Cat out of the Bag: Cat & Cloud Coffee fights back against construction giant’s frivolous trademark claims

June 26, 2019

3 min read

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What's going on here?

Caterpillar Inc, the world’s largest construction equipment manufacturer with net revenue exceeding $54 billion, recently applied to cancel the trademarks of several small businesses with “Cat” in their name – including Cat & Cloud, a local coffee shop based in Santa Cruz, California.

What does this mean?

A few weeks ago Caterpillar Inc. released a public statement on Twitter explaining their reasons for delivering a cease and desist against the Cat & Cloud coffee shop. They said they simply asked the U.S. trademark Office to remove Cat & Cloud’s trademark registration on footwear and apparel as it has a responsibility to protect their brand. Caterpillar’s registered trademark “CAT”, their shorthand moniker, is featured on their limited range of sporting apparel.

However, Cat & Cloud co-founders Chris Baca and Jared Truby have contested the claim and seek to defend themselves in court. Their existing trademark covers the business’s three coffee shops and line of merchandise including mugs, sweatshirts, skateboards and snapback caps. Truby adds “Caterpillar has released a blanket statement that seems to lead people to consider we may be negatively affecting their sales. They also fail to state that we are going to go to court to defend our trademark”. Baca and Truby set up a GoFundMe to raise $50,000 in legal fees as well as a petition on to “tell Caterpillar Inc. to stop bullying Cat & Cloud and other small businesses”.

What's the big picture effect?

Caterpillar’s claim against Cat & Cloud is just the latest example of brands vigorously pursuing intellectual property right claims, even into seemingly unrelated areas like in coffee shops. However, as Cat & Cloud co-founders have pointed out, the all-encompassing, cross-industry nature of Caterpillar’s complaint raises questions about the practical and legal feasibility of such a far-reaching claim.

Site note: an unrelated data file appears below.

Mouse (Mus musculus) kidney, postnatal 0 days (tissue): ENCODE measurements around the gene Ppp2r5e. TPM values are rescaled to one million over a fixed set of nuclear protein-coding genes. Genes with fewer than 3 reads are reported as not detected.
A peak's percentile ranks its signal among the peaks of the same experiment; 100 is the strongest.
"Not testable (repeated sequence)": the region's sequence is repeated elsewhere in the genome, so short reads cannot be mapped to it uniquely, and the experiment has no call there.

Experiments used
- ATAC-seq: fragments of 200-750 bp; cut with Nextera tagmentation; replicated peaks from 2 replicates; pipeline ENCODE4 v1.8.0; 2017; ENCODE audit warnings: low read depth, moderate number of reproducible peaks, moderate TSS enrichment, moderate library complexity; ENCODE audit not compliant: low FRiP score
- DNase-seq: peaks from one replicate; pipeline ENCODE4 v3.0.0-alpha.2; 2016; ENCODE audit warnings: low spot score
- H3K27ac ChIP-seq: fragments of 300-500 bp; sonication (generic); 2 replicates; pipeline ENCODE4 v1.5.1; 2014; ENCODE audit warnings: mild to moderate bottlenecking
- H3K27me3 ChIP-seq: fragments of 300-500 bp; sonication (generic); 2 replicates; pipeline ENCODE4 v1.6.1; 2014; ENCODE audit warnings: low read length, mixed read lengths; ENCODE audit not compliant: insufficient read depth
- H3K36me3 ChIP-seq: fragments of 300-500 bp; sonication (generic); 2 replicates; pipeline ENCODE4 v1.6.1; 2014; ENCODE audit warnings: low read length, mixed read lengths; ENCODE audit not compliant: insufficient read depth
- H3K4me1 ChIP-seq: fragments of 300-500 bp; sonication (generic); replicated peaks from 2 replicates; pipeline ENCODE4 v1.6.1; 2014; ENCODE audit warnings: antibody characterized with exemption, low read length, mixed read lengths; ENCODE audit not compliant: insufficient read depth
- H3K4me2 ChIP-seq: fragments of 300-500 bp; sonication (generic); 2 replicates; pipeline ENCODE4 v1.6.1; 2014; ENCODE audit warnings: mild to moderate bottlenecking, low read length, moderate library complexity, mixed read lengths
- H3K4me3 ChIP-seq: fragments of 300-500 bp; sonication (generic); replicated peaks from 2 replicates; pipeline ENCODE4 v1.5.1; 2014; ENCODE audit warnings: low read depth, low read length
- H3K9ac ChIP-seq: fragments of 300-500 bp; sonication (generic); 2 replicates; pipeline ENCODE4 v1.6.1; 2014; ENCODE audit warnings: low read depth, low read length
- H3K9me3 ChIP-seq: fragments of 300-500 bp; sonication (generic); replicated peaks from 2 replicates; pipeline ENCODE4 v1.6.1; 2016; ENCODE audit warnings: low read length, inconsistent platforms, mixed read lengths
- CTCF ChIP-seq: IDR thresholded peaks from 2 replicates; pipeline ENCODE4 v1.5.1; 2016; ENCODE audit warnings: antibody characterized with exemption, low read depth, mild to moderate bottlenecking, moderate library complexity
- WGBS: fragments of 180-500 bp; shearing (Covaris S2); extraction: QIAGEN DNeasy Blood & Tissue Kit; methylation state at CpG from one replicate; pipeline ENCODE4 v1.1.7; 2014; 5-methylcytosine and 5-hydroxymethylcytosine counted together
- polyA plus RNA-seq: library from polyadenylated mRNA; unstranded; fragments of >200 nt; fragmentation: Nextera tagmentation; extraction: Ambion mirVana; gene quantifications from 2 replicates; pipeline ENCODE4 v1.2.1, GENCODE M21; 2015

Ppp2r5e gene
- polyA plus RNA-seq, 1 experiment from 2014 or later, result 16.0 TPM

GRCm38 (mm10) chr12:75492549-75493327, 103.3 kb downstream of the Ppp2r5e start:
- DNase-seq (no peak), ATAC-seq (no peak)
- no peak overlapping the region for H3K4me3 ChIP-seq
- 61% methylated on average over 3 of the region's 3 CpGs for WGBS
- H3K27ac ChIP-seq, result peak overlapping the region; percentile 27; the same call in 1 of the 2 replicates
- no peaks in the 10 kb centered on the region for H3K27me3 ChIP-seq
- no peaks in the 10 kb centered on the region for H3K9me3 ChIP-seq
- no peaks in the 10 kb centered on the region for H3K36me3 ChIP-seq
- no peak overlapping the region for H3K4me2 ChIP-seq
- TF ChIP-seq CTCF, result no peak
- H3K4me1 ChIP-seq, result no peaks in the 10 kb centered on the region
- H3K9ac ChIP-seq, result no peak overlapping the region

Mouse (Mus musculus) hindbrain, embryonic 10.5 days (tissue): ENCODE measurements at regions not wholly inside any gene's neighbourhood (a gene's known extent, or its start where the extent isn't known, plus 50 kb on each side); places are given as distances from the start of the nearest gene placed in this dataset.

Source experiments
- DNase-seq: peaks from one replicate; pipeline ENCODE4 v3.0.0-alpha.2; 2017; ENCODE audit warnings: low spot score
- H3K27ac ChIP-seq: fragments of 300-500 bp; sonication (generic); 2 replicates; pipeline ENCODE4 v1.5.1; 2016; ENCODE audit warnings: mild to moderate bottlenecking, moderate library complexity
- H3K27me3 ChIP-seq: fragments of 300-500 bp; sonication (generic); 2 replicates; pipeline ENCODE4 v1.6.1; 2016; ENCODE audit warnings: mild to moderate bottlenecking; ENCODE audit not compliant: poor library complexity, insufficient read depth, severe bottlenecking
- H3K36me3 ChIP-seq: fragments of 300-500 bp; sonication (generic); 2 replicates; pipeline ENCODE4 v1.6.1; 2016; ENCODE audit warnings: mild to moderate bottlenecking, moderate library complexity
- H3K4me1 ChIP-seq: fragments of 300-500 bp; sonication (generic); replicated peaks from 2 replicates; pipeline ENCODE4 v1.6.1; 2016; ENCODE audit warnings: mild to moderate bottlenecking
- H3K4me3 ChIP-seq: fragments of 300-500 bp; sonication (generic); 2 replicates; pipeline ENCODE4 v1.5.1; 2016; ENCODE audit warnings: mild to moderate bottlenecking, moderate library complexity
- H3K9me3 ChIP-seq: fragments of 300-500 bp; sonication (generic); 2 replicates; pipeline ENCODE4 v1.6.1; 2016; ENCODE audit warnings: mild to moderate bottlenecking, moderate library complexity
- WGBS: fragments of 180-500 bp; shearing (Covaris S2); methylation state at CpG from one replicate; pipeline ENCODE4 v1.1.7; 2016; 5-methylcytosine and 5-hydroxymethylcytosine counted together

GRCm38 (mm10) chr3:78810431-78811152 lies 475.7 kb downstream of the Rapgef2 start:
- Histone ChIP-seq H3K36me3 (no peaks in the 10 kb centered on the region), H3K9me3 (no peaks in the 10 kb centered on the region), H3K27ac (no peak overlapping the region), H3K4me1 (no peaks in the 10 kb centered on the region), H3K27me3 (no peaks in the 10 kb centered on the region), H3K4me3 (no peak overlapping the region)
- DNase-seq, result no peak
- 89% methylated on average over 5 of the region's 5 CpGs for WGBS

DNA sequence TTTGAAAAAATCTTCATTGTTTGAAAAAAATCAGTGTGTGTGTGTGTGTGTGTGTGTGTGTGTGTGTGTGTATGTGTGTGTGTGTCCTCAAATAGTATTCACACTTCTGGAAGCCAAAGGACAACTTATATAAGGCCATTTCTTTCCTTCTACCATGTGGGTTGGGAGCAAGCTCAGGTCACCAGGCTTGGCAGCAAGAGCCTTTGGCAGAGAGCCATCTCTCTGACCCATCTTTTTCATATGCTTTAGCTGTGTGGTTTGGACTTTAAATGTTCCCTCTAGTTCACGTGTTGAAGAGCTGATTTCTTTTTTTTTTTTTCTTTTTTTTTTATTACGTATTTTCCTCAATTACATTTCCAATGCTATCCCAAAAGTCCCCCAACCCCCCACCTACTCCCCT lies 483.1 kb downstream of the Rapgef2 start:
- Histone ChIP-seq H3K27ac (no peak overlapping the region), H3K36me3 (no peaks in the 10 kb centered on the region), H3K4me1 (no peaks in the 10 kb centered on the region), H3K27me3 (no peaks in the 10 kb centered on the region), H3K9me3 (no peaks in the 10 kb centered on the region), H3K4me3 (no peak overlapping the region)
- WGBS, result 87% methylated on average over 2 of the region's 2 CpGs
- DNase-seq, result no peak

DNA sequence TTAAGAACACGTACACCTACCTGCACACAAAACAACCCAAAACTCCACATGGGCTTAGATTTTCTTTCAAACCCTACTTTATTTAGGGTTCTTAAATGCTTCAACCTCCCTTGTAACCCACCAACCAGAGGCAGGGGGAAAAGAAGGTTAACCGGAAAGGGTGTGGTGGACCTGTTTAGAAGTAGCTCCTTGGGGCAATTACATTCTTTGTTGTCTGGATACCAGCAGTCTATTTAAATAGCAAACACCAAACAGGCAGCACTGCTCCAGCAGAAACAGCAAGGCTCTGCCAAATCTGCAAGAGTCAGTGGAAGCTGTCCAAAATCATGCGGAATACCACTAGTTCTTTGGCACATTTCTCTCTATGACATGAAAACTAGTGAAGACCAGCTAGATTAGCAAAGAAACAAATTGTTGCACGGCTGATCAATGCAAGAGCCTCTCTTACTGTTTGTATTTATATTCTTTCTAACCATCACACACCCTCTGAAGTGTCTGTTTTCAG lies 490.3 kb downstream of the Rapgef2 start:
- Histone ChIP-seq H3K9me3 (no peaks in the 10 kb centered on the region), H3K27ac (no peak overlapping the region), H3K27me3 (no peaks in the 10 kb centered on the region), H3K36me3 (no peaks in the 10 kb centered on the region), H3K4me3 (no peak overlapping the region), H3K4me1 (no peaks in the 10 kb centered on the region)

If Caterpillar’s claim is successful, the word “Cat” could not be printed on any clothing or footwear without their permission. Discounting the numerous logistical and financial problems of chasing down every mention of “CAT” in the retail market, Caterpillar noticeably has not pursued Target’s “Cat & Jack” which suggests this is probably an industry giant pursuing frivolous claims against a small business.

Secondly, US trademark law stipulates cancellation of trademarks requires either:

  1. absolute grounds (i.e. it is generic); or
  2.  relative grounds (i.e. non-use or earlier application of the mark)

It is hard to see how either ground applies here. A simple glance at their respective online stores will show how the difference between Cat & Cloud’s surfer-esque snapback caps to Caterpillar’s blazing yellow trucking caps. It is also important to point out the alternatives that Caterpillar could pursue. They could have avoided litigation either by agreeing to license out their trademark, which means Cat & Cloud can use “CAT” if they pay for it, or allow the smaller firm to continue using their trademark as a “brand mark”.

Given all of the above, it is clear the debacle between Cat & Cloud versus Caterpillar is a question of size, resource and economics, rather than who is right or wrong. It remains to be seen how this legal tussle will turn out, but given the costs faced by Cat & Cloud to defend their trademark, the cards appear to be in Caterpillar’s favour.

Report written by Roslyn L

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